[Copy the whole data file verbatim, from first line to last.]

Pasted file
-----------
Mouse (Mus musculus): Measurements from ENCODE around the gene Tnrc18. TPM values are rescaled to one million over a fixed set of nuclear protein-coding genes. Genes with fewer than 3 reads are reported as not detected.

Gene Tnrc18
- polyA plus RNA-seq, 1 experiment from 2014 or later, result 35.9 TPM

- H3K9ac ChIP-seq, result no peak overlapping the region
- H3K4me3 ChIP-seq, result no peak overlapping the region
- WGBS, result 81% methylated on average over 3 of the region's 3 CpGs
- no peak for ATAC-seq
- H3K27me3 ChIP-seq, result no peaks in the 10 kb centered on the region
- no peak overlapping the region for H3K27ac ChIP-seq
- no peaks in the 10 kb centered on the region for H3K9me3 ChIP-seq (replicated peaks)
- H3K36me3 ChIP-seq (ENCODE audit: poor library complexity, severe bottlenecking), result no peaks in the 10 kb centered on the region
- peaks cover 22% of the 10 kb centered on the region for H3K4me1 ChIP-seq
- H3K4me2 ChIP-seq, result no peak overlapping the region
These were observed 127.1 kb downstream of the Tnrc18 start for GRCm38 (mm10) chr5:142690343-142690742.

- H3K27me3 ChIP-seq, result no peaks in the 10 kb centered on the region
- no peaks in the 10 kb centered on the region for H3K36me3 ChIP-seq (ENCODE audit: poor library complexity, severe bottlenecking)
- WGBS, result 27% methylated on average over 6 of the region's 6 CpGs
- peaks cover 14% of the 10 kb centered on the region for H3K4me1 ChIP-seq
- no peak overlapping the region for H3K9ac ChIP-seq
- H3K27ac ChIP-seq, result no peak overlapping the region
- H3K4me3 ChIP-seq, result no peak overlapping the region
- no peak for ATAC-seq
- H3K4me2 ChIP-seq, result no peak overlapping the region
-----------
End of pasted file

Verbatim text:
Mouse (Mus musculus): Measurements from ENCODE around the gene Tnrc18. TPM values are rescaled to one million over a fixed set of nuclear protein-coding genes. Genes with fewer than 3 reads are reported as not detected.

Gene Tnrc18
- polyA plus RNA-seq, 1 experiment from 2014 or later, result 35.9 TPM

- H3K9ac ChIP-seq, result no peak overlapping the region
- H3K4me3 ChIP-seq, result no peak overlapping the region
- WGBS, result 81% methylated on average over 3 of the region's 3 CpGs
- no peak for ATAC-seq
- H3K27me3 ChIP-seq, result no peaks in the 10 kb centered on the region
- no peak overlapping the region for H3K27ac ChIP-seq
- no peaks in the 10 kb centered on the region for H3K9me3 ChIP-seq (replicated peaks)
- H3K36me3 ChIP-seq (ENCODE audit: poor library complexity, severe bottlenecking), result no peaks in the 10 kb centered on the region
- peaks cover 22% of the 10 kb centered on the region for H3K4me1 ChIP-seq
- H3K4me2 ChIP-seq, result no peak overlapping the region
These were observed 127.1 kb downstream of the Tnrc18 start for GRCm38 (mm10) chr5:142690343-142690742.

- H3K27me3 ChIP-seq, result no peaks in the 10 kb centered on the region
- no peaks in the 10 kb centered on the region for H3K36me3 ChIP-seq (ENCODE audit: poor library complexity, severe bottlenecking)
- WGBS, result 27% methylated on average over 6 of the region's 6 CpGs
- peaks cover 14% of the 10 kb centered on the region for H3K4me1 ChIP-seq
- no peak overlapping the region for H3K9ac ChIP-seq
- H3K27ac ChIP-seq, result no peak overlapping the region
- H3K4me3 ChIP-seq, result no peak overlapping the region
- no peak for ATAC-seq
- H3K4me2 ChIP-seq, result no peak overlapping the region